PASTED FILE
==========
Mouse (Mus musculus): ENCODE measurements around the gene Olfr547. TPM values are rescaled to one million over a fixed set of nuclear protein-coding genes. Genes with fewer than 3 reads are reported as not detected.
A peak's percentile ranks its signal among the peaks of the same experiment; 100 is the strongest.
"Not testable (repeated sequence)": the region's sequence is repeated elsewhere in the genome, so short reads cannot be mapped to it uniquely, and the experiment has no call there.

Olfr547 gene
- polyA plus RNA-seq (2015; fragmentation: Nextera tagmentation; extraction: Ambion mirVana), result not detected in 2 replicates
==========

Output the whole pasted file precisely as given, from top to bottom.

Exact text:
Mouse (Mus musculus): ENCODE measurements around the gene Olfr547. TPM values are rescaled to one million over a fixed set of nuclear protein-coding genes. Genes with fewer than 3 reads are reported as not detected.
A peak's percentile ranks its signal among the peaks of the same experiment; 100 is the strongest.
"Not testable (repeated sequence)": the region's sequence is repeated elsewhere in the genome, so short reads cannot be mapped to it uniquely, and the experiment has no call there.

Olfr547 gene
- polyA plus RNA-seq (2015; fragmentation: Nextera tagmentation; extraction: Ambion mirVana), result not detected in 2 replicates